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Apocynum pictum - Schrenk

Common Name Kendyr
Family Apocynaceae
USDA hardiness 4-9
Known Hazards None Known
Habitats Salt-barren areas, desert margins, riversides[266].
Range Central Asia - Tajikistan, Kyrgyzstan, Kazakhstan, western China, Mongolia
Edibility Rating    (0 of 5)
Other Uses    (3 of 5)
Weed Potential No
Medicinal Rating    (2 of 5)
Care
Fully Hardy Moist Soil Full shade Semi-shade Full sun
Apocynum pictum Kendyr


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Apocynum pictum Kendyr
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Summary


Physical Characteristics

 icon of manicon of flower
Apocynum pictum is a PERENNIAL growing to 2 m (6ft) by 0.3 m (1ft in) at a fast rate.
It is hardy to zone (UK) 5. The flowers are pollinated by Bees, Lepidoptera (Moths & Butterflies).
Suitable for: light (sandy), medium (loamy) and heavy (clay) soils and prefers well-drained soil. Suitable pH: acid, neutral and basic (alkaline) soils and can grow in saline soils.
It can grow in full shade (deep woodland) semi-shade (light woodland) or no shade. It prefers moist soil.

UK Hardiness Map US Hardiness Map

Synonyms

Apocynum grandiflorum Danguy. Apocynum hendersonii Hook.f. Poacynum hendersonii (Hook.f.) Woodson. Poacynum pictum (Schrenk) Baill.

Habitats

Edible Uses

None known

Medicinal Uses

Plants For A Future can not take any responsibility for any adverse effects from the use of plants. Always seek advice from a professional before using a plant medicinally.


The leaves yield up to 5% gum (?latex), which is used for making a medicine used as a sedative and to treat hypertension[266]. The species has fragrant flowers and is grown as a honey plant[266].

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Other Uses

Agroforestry Uses: The fragrant flowers are a good source of honey for bees[266 ]. Other Uses: The strong bast fibres obtained from the inner bark are used in making cloth, strings, sails, fishing nests, and high-quality paper[266 ]. The leaves yield up to 5% gum, which is used for making rubber[266 ]. Carbon Farming: Industrial Crop: fiber. The dogbane-milkweed family Asclepias, Apocynum, Calotropis, and Trachomitum spp) has been used for fiber industrial crops for millennia with a number in cultivation as regional crops. All of these crops are dual-purpose fibres, offering bast fibres from the stem and seed fiber or ‘floss’ in the fruit pods. Many have also been identified as potential hydrocarbon crops due to high latex content. Could be integrated into various agroforestry systems rather than as monocultures [1-1].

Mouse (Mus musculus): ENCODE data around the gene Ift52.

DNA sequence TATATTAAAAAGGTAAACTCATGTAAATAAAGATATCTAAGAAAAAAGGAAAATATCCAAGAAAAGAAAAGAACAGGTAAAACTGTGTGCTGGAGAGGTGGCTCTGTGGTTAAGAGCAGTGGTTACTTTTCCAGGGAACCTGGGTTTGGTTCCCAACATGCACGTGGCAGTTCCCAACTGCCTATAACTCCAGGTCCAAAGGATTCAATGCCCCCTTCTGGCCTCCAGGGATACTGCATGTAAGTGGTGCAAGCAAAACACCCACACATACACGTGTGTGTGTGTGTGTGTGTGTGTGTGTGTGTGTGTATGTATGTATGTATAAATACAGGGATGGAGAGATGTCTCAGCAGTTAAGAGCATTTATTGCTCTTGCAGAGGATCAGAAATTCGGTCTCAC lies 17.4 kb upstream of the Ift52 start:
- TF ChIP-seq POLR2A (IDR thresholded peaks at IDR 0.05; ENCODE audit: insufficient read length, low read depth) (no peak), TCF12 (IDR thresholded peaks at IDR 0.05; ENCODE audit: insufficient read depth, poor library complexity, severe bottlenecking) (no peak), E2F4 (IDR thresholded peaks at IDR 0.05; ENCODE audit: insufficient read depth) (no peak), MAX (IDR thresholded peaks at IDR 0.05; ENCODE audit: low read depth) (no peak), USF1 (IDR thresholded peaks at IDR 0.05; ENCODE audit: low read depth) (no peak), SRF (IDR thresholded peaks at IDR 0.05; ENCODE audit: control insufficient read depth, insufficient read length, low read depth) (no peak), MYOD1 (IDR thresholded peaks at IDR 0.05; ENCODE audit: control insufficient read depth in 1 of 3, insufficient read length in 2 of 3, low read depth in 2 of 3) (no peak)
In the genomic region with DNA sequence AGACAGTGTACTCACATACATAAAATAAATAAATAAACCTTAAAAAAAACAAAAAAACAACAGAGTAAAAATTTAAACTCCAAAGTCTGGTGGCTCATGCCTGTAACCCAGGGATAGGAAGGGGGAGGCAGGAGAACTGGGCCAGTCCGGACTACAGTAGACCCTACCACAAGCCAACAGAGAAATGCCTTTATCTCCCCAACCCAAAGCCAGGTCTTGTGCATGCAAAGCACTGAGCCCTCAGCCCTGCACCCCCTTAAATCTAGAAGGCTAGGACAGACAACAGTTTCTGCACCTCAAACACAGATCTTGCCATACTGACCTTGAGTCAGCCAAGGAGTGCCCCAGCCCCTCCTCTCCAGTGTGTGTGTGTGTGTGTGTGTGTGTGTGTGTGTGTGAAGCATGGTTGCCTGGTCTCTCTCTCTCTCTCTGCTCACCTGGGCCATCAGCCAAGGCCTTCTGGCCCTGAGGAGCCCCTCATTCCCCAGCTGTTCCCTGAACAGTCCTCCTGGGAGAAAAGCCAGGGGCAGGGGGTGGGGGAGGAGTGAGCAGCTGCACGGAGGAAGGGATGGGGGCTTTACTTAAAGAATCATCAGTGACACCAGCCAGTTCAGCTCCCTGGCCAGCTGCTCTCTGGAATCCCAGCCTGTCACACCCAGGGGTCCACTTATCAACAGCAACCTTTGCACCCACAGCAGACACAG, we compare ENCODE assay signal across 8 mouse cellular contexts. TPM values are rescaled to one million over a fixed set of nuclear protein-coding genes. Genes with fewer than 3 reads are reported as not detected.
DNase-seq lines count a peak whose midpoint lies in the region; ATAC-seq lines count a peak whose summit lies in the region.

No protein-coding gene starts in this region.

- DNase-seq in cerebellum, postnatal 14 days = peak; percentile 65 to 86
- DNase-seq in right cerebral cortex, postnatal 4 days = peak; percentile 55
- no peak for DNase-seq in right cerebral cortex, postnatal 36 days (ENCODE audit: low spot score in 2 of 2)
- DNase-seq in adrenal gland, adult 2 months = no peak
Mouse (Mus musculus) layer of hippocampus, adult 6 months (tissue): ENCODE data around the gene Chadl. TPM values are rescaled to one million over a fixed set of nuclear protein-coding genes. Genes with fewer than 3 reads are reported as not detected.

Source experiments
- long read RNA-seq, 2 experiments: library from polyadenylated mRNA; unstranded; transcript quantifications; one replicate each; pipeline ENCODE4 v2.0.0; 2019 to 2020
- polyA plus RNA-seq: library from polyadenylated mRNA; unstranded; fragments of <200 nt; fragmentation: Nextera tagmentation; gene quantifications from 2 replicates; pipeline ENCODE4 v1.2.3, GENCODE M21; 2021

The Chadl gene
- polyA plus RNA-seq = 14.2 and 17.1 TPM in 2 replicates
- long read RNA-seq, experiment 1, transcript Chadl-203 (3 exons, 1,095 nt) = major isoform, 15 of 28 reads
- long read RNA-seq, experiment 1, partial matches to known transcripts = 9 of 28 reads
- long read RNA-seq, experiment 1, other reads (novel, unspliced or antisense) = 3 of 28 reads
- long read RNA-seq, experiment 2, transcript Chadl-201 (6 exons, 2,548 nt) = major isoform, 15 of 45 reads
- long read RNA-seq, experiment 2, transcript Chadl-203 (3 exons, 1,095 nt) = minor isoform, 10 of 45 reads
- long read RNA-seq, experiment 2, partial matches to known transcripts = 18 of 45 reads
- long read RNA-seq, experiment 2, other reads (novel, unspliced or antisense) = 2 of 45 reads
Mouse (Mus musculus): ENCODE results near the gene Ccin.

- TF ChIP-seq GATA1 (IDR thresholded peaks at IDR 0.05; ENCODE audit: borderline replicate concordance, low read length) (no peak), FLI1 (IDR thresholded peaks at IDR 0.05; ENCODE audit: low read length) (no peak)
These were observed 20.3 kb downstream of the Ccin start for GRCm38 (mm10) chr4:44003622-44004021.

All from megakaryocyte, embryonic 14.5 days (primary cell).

Cultivation details

Industrial Crop: Fiber  Management: Hay  Regional Crop

Species in this genus generally succeed in sun or shade in most well-drained but moisture-retentive soils[1 , 200 ]. The species has fragrant flowers and is grown as a honey plant[266 ]. Apocynum species are used as food plants by the larvae of some Lepidoptera species, including the mouse moth and the Queen butterfly. Climate: cold to warm temperate. Humidity: arid to semi-arid. Carbon Farming - Cultivation: regional crop. Management: hay.

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Propagation

Seed - best sown as soon as it is ripe in late summer and overwintered outdoors. The seed requires a period of cold stratification if it is to germinate well[238]. Prick out the seedlings when large enough to handle and grow them on in a cold frame for their first winter, planting out in late spring of the following year[K] . Division in spring just before active growth begins[200]. Plants can also be divided in the autumn[238].

Other Names

If available other names are mentioned here

Dogbane or Indian hemp

Found In

Countries where the plant has been found are listed here if the information is available

Native to parts of China (Gansu, Qinghai, Xinjiang), Mongolia, Kazakhstan, Kyrgyzstan, and Tajikistan.

Weed Potential

Right plant wrong place. We are currently updating this section. Please note that a plant may be invasive in one area but may not in your area so it’s worth checking.

None Known

Conservation Status

IUCN Red List of Threatened Plants Status : This taxon has not yet been assessed

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Author

Schrenk

Botanical References

Links / References

For a list of references used on this page please go here
A special thanks to Ken Fern for some of the information used on this page.

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Subject : Apocynum pictum  
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